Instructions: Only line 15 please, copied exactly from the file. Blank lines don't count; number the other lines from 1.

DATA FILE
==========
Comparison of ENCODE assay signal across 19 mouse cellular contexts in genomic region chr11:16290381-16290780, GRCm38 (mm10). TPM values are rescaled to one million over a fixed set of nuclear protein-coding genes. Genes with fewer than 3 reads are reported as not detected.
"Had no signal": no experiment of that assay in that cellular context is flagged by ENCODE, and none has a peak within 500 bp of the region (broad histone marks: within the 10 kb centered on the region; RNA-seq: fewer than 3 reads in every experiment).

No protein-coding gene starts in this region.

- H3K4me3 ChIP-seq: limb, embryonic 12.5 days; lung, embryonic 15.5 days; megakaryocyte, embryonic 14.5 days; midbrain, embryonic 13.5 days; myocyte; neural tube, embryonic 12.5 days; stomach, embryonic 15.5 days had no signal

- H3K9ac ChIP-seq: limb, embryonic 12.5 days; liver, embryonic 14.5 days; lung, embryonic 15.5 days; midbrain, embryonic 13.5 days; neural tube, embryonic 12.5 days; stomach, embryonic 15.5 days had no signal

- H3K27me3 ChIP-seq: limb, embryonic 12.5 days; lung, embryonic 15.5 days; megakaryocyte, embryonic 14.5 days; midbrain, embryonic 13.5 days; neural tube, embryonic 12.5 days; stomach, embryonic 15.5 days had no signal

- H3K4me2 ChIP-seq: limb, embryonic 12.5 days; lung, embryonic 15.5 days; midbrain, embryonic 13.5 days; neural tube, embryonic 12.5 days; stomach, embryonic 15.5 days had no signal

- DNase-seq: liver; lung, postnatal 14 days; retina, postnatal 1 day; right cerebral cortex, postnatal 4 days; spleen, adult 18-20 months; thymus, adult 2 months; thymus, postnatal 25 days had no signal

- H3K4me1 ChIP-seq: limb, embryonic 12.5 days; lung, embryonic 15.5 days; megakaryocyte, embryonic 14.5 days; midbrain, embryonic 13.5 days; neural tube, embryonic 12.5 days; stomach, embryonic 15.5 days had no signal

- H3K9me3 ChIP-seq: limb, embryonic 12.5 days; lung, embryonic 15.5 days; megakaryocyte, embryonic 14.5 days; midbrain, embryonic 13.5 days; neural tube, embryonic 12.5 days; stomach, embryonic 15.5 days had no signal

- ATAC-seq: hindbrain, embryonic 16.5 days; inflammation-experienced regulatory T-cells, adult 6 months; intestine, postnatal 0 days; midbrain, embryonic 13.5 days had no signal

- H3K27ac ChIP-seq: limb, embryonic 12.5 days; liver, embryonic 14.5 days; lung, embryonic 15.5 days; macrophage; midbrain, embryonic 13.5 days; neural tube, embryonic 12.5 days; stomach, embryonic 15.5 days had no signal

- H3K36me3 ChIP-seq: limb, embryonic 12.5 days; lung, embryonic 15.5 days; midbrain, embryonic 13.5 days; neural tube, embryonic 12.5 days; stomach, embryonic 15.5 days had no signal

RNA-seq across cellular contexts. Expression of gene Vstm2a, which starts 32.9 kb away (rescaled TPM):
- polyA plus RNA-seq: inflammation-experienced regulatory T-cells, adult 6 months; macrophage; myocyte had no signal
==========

- polyA plus RNA-seq: inflammation-experienced regulatory T-cells, adult 6 months; macrophage; myocyte had no signal